Well, that was then, and this is the 21st century. What SilencerCo does with the Harvester EVO is simple in concept, and devilish in execution. They make the baffles with side skirts, and then stack them and full-weld the edges of each baffle skirt to the next in the stack. They are proud of this (and should be) so they leave the welds there for you to see. This is hard enough to do, but they then make it even more difficult by using a mixture of materials in construction.
The blast baffle, the first one in line, and thus the one that takes the most, harshest, blast, is made of Cobalt 6. This is an alloy of mostly Cobalt (56% or so) with a large dollop of Chromium, and tungsten and carbon for strength and wear properties. It remains hard even at high temperatures and offers excellent erosion resistance. The core, the center of the baffle assembly is made of Inconel, a nickel-based alloy chosen for its ability to shrug off extreme high temperatures, while maintaining strength. The exterior, the welded sides and the mount section that you can see, are made of 17-4 stainless steel. This is a strong alloy, resistant to corrosion, and less expensive and easier to work with than exotic alloys.
So, you have the various parts made of the best alloys for the task, welded as a single unit, with yet another bonus: the base is machined for swappable mounts. The rear of the Harvester EVO is machined and threaded, and you can install a simple direct-thread mount cap there. The Harvester EVO that arrived here came with a pair of direct-thread caps, one for .30 (5/8x24) and .223 (1/2x28) so you can use it on either. SilencerCo also sent along a QD mount. To use that, you install the muzzle brake on your rifle, and make sure it is there securely. (That’s what the included Rocksett tube is for.) Then you can use the fast-pitch threads on the QD mount/muzzle brake to swap the Harvester EVO from one rifle to another.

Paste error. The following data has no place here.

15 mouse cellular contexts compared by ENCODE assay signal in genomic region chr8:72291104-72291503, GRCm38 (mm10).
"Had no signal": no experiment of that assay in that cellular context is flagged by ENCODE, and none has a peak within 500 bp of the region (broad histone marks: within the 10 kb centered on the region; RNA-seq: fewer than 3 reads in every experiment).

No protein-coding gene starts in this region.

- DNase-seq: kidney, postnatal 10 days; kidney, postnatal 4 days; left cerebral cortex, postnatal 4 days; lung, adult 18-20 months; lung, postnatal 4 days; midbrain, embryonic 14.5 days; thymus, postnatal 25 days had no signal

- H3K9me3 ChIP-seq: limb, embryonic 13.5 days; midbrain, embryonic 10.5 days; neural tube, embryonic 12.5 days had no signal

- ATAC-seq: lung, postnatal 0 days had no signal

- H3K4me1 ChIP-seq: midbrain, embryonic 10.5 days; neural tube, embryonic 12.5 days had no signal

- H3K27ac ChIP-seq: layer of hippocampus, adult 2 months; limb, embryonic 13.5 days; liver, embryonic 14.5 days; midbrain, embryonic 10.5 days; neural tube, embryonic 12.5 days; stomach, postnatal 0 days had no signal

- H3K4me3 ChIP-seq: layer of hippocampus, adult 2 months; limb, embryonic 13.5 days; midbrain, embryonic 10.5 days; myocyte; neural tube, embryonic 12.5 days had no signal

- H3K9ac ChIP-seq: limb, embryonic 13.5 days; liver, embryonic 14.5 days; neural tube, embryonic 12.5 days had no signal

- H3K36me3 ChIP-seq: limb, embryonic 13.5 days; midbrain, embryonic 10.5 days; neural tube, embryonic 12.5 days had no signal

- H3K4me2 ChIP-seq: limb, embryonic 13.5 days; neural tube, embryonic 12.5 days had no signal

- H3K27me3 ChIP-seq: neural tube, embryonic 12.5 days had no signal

I set the QD mount aside, as my host rifle for this project is set up for direct-thread suppressors, and I wasn’t looking to install a muzzle brake.
The rifle I used as the host is an old Remington 700, and it has been a test mule for a lot of projects. It has had a handful of scope mounts and scopes on it and has been in and out of a bunch of stocks, for this or that article. It has always been a good shooter. A long time ago, in a galaxy far, far away, I pulled the barrel and set the barrel shoulder back a couple of threads, lapped the lugs, faced the receiver, screwed the barrel back in and re-chambered it. So, Remington can’t take full credit for this accuracy level, but man they made a good barrel, and plugged it into this receiver. Some time after that, I had the muzzle threaded for a suppressor, for just this sort of testing. Some of you will wonder what the barrel nut is all about. The barrel is a lightweight profile and the resulting shoulder for suppressor was just on the small side, so we opted for an add-on shoulder nut to provide a big, square face for a suppressor to tighten to. Recently I went and dropped it into a Magpul stock, and all of a sudden it woke up and said “I’m here to shoot.” For this test it had the only scope available to be put on it, an old Trijicon 1-3X Wide, a scope I don’t think they have made for a couple of decades now. And with a mere 3X magnification, it shot like a house afire. On the one hand, I really should get it the scope it deserves. On the other hand, it is already a tack-driver as-is, with this scope, so why go and mess with a good thing?